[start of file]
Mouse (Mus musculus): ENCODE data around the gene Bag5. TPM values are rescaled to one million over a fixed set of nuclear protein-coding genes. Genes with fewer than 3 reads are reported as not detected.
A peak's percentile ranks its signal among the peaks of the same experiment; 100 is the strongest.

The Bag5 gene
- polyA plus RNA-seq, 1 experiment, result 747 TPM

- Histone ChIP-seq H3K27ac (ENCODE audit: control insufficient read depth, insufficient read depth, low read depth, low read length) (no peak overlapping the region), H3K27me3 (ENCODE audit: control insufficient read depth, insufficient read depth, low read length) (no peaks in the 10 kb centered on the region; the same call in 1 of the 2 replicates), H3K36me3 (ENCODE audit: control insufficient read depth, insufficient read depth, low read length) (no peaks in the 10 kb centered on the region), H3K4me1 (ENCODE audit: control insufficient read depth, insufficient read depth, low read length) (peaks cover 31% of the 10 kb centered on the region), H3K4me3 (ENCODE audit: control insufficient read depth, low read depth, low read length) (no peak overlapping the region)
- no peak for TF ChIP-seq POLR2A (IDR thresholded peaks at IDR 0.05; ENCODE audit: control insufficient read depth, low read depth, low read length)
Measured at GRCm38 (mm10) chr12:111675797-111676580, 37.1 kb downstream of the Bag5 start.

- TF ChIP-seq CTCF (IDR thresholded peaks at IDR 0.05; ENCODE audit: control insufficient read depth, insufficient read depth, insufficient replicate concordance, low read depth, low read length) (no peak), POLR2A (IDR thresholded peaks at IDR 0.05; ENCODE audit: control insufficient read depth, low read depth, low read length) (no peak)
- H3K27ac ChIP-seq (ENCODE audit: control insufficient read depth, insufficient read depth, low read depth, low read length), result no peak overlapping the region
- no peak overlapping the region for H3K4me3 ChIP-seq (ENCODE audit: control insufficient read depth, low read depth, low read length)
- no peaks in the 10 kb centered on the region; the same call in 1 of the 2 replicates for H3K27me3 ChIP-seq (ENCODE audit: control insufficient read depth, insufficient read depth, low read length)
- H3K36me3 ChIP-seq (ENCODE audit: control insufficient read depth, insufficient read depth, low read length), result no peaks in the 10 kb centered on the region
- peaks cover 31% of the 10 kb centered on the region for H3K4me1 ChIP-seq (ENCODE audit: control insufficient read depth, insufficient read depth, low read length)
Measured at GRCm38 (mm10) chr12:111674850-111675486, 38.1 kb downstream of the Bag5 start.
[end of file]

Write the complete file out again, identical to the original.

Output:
Mouse (Mus musculus): ENCODE data around the gene Bag5. TPM values are rescaled to one million over a fixed set of nuclear protein-coding genes. Genes with fewer than 3 reads are reported as not detected.
A peak's percentile ranks its signal among the peaks of the same experiment; 100 is the strongest.

The Bag5 gene
- polyA plus RNA-seq, 1 experiment, result 747 TPM

- Histone ChIP-seq H3K27ac (ENCODE audit: control insufficient read depth, insufficient read depth, low read depth, low read length) (no peak overlapping the region), H3K27me3 (ENCODE audit: control insufficient read depth, insufficient read depth, low read length) (no peaks in the 10 kb centered on the region; the same call in 1 of the 2 replicates), H3K36me3 (ENCODE audit: control insufficient read depth, insufficient read depth, low read length) (no peaks in the 10 kb centered on the region), H3K4me1 (ENCODE audit: control insufficient read depth, insufficient read depth, low read length) (peaks cover 31% of the 10 kb centered on the region), H3K4me3 (ENCODE audit: control insufficient read depth, low read depth, low read length) (no peak overlapping the region)
- no peak for TF ChIP-seq POLR2A (IDR thresholded peaks at IDR 0.05; ENCODE audit: control insufficient read depth, low read depth, low read length)
Measured at GRCm38 (mm10) chr12:111675797-111676580, 37.1 kb downstream of the Bag5 start.

- TF ChIP-seq CTCF (IDR thresholded peaks at IDR 0.05; ENCODE audit: control insufficient read depth, insufficient read depth, insufficient replicate concordance, low read depth, low read length) (no peak), POLR2A (IDR thresholded peaks at IDR 0.05; ENCODE audit: control insufficient read depth, low read depth, low read length) (no peak)
- H3K27ac ChIP-seq (ENCODE audit: control insufficient read depth, insufficient read depth, low read depth, low read length), result no peak overlapping the region
- no peak overlapping the region for H3K4me3 ChIP-seq (ENCODE audit: control insufficient read depth, low read depth, low read length)
- no peaks in the 10 kb centered on the region; the same call in 1 of the 2 replicates for H3K27me3 ChIP-seq (ENCODE audit: control insufficient read depth, insufficient read depth, low read length)
- H3K36me3 ChIP-seq (ENCODE audit: control insufficient read depth, insufficient read depth, low read length), result no peaks in the 10 kb centered on the region
- peaks cover 31% of the 10 kb centered on the region for H3K4me1 ChIP-seq (ENCODE audit: control insufficient read depth, insufficient read depth, low read length)
Measured at GRCm38 (mm10) chr12:111674850-111675486, 38.1 kb downstream of the Bag5 start.